A thousand years ago at the Holiday Bar, the man across from me and I are now two of only a few patrons left when he finally works up the courage to make his way over. We are both now fully drunk as he has been sending drink after drink my way, and I am either too proud or embarrassed to make my way over to him. He staggers a little into the light of the jukebox and I can see almost immediately that he is not worth my time. He is old. Unprepossessing and plain. He has tried his best to give it the old college try by looking youthful and employing an overdone leather coat under which he is wearing the standard plaid flannel shirt. But his attempts are futile. He is at least fifty if he’s a day. His body is nothing to write home about. He is short and squat which is a difficult thing to tell when someone is perched on a barstool across the room from you. These are the risks you take. I am not sure if my face made any attempt to disguise my disappointment or not. But I know that he’s not worthy of me; my youth and I begin to resent him slightly for attempting to lure me in. I am not sure what his attraction to me says about me, but it can’t be anything good. I am wondering whether or not I’m ugly when he finally flops himself onto the stool next to me and tries to begin the pre-coital disco. I can see that he is chubby. He has let himself go. This will not stand. I have no patience for this and am immediately annoyed. He begins the usual banter, buying me drink after drink, and I soak it all in knowing full well that I have no intention of delivering on the expectations that I can now see reflected in his glassy eyes. With each drink he moves his barstool closer and closer, and I feel a sense of surprising anger rise up in my chest. I don’t know why he’s even out. I don’t know why men like this don’t just stay home. I’ve come all this way and spent all this time talking to him and now he expects me to put out just because he’s bought me a few drinks. His hand finally finds the courage to make its way all the way up my thigh, and I scoot away violently, causing my own barstool to scrape the floor like a needle snatched off a phonograph record. I have had enough. It is now that, in no uncertain terms, I need to tell him that he has no chance with me. He is in no way in my league and I’m, frankly, offended that he could even think such a thing. It’s time to tell him that, although I think he’s nice or whatever, this thing just isn’t going to happen.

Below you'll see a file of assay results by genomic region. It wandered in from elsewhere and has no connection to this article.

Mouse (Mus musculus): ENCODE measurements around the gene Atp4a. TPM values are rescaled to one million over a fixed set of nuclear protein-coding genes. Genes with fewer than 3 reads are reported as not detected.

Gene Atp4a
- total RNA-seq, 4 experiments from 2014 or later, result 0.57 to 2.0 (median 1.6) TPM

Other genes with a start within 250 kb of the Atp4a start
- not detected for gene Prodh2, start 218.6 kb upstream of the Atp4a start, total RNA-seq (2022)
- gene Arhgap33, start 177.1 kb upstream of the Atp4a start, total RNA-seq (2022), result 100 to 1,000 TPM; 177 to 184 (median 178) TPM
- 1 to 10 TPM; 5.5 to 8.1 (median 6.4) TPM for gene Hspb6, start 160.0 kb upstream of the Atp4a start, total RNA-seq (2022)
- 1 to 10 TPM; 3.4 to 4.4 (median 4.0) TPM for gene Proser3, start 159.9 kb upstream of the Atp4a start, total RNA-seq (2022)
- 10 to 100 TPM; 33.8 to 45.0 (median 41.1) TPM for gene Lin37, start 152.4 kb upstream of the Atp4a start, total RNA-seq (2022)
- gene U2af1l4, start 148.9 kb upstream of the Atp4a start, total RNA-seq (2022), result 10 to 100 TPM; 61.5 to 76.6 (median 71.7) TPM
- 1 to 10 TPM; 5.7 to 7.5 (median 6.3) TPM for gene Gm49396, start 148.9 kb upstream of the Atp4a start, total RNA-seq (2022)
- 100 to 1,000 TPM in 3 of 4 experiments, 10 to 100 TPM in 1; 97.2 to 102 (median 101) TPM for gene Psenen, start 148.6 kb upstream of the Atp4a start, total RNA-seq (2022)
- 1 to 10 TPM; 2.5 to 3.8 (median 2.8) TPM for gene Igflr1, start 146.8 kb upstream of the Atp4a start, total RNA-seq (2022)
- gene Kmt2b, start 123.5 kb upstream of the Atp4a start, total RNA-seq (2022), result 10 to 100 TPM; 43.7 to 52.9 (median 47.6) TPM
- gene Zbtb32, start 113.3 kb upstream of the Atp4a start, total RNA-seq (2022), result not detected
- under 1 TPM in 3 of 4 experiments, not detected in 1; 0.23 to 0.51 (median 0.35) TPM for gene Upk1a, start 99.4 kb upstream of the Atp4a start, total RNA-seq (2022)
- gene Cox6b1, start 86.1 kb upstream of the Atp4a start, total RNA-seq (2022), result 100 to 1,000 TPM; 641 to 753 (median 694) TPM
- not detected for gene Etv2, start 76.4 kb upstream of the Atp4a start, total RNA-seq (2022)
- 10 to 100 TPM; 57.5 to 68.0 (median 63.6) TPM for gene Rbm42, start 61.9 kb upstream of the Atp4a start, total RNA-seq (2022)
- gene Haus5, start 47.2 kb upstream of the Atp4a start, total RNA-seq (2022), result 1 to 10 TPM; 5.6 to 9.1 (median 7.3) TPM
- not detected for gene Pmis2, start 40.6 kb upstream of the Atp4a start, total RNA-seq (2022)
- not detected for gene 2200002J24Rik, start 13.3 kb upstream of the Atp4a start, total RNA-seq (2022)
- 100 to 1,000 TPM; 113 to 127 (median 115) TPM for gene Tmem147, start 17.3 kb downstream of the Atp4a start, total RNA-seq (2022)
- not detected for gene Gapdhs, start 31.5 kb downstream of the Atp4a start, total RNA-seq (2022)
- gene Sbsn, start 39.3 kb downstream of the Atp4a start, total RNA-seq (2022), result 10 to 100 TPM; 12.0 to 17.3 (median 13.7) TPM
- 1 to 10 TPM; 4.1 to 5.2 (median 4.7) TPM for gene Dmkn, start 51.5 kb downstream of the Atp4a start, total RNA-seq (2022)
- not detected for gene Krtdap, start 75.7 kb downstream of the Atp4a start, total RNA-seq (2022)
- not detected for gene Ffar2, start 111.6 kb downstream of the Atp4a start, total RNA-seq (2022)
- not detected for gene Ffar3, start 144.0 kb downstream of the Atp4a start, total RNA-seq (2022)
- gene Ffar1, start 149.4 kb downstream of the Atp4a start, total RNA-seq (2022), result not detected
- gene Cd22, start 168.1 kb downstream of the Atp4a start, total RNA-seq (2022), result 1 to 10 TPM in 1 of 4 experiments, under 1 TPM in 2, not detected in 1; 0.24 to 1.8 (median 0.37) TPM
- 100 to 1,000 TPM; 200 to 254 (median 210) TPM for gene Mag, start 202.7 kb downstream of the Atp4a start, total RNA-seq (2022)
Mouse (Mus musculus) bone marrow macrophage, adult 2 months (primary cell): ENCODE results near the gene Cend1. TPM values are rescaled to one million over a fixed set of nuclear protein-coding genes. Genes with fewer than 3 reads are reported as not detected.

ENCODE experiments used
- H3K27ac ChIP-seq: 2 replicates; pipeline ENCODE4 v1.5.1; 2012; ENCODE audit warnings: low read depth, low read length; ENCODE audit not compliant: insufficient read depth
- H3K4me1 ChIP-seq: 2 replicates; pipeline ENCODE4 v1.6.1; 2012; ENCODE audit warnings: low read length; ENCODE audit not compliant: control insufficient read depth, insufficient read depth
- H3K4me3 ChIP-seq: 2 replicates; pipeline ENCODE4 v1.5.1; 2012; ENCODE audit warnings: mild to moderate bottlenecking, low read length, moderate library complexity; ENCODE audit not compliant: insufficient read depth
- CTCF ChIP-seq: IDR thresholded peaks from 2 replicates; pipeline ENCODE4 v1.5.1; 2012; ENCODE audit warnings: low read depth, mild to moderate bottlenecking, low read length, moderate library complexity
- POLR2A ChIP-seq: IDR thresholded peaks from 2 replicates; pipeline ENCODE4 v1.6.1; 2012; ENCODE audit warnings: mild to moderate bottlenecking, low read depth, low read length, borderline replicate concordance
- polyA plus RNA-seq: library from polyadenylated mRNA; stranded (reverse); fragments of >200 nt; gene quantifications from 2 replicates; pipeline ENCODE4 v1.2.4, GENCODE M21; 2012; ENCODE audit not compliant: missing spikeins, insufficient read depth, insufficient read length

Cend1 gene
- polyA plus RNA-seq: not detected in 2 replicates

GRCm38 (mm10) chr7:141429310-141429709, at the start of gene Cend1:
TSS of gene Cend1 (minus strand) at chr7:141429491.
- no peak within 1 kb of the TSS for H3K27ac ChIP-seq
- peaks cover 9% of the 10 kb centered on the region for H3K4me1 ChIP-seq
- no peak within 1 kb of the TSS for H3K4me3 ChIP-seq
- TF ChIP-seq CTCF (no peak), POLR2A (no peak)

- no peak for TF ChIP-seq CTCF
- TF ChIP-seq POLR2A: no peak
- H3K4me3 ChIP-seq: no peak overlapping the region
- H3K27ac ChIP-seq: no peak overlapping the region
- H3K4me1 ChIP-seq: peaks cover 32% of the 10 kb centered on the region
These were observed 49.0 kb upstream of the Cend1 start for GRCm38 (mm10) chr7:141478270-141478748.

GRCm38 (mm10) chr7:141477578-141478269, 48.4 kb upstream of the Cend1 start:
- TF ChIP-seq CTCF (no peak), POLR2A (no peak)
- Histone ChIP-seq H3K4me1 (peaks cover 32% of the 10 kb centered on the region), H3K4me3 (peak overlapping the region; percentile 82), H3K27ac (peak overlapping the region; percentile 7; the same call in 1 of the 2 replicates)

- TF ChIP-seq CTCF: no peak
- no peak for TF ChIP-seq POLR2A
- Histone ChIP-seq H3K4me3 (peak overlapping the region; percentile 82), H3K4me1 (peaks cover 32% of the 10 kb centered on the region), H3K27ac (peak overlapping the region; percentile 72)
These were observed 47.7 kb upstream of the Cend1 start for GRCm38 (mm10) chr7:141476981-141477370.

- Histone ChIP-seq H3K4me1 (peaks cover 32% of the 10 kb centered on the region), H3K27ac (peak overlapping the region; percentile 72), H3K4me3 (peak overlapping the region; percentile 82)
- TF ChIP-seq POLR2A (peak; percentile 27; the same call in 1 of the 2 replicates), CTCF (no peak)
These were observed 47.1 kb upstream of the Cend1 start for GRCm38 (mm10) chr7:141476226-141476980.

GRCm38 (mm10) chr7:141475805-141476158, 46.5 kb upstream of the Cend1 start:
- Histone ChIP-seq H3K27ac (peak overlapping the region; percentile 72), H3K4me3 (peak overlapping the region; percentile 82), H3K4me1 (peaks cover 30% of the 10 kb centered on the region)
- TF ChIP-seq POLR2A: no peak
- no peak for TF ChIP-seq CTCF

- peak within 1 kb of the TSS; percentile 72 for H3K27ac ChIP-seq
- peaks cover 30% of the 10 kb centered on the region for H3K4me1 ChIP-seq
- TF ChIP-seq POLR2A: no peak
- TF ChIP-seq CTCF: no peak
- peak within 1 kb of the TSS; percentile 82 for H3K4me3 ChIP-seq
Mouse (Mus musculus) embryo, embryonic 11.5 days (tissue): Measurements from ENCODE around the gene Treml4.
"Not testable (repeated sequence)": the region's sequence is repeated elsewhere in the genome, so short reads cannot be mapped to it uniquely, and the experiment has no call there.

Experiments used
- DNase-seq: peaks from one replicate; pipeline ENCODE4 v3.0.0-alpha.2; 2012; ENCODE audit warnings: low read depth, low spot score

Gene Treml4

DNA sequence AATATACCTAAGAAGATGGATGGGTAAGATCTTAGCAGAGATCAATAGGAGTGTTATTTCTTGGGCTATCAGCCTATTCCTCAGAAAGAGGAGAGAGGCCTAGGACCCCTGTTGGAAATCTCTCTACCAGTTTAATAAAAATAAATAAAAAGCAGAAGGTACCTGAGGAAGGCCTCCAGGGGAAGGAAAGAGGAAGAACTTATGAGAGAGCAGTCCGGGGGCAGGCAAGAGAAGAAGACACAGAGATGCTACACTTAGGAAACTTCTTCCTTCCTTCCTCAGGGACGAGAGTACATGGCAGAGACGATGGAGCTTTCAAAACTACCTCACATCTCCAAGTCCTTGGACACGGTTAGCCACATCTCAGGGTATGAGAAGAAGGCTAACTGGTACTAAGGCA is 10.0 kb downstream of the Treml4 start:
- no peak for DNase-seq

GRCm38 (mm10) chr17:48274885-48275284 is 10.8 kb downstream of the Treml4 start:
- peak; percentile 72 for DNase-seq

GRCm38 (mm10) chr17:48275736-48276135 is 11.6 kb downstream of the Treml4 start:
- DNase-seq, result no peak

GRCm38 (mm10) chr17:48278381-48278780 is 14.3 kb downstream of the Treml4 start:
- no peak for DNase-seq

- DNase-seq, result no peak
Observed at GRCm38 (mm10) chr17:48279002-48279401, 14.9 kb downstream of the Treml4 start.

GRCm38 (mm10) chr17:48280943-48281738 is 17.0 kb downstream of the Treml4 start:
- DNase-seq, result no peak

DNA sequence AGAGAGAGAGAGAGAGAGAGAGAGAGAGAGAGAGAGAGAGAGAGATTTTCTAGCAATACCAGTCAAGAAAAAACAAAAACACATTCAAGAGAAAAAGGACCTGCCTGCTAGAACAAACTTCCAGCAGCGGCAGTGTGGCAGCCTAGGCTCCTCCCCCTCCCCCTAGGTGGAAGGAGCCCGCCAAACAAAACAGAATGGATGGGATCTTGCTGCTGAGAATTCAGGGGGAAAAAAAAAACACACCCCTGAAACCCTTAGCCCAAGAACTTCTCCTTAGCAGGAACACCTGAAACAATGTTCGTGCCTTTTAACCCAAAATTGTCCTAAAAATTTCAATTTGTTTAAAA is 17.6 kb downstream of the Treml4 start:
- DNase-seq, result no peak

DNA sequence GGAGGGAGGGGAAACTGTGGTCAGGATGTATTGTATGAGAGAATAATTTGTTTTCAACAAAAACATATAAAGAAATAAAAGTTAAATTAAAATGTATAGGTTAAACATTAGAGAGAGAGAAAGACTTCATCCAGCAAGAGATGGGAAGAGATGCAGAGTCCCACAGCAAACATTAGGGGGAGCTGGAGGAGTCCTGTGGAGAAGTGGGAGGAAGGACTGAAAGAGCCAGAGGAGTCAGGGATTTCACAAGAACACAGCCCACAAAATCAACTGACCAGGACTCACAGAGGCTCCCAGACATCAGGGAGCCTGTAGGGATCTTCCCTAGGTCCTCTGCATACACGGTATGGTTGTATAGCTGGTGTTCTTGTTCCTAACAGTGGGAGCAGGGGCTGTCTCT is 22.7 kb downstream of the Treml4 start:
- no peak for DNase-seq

This glass bar that I’m sitting in now in the middle of Shadyside used to be called something else. But I am far too drunk, unsteady and clumsy to remember what it used to be called. I do remember that, a thousand years ago, my friends and I used to call it the “Wrinkle Bar,” because the men who tended to frequent the place were old and past their prime; they shouldn’t have been out, really. They made our fine young hides feel cheaply superior with their lascivious stares, and the way that they so nakedly sought after us was patently pathetic, singular in its desperation. We made a point of ignoring them so hard that it made their heads spin. We hit the front doors like a hurricane early on a Saturday night before we actually “went out,” trying hard to look casually masculine in outfits that we’d taken hours to put together and make our way to the bar, and there they sat, sallow skinned, rooted to barstools all in a row like onions, heads hung low looking deep into their drinks as if they were crystal balls. We made sure they noticed us and then we made sure to shame them for doing so. They were jealous because they were past their prime and too late to take advantage of all this freedom. This bar now made of windows used to be made primarily of impenetrable opaque glass block and now is as highly visible as highly visible can be. A conservatory of unapologetic queerness. The people here have changed, gotten snooty. Not one of them has accepted my offer of a drink. They have somehow all become younger and have managed to make me feel quite out of place, so I drink more and stare down at my smartphone and stumble to the bathroom occasionally. Nobody wants to dance with me to the music of “my day” that I keep playing on the jukebox. The bearded boys have no interest in me. They sip their expensive drinks and walk around like they are the cock of the walk, not able to remember Act Up/Cry Out or my pink triangle t-shirt that I wore to show that I was conscious.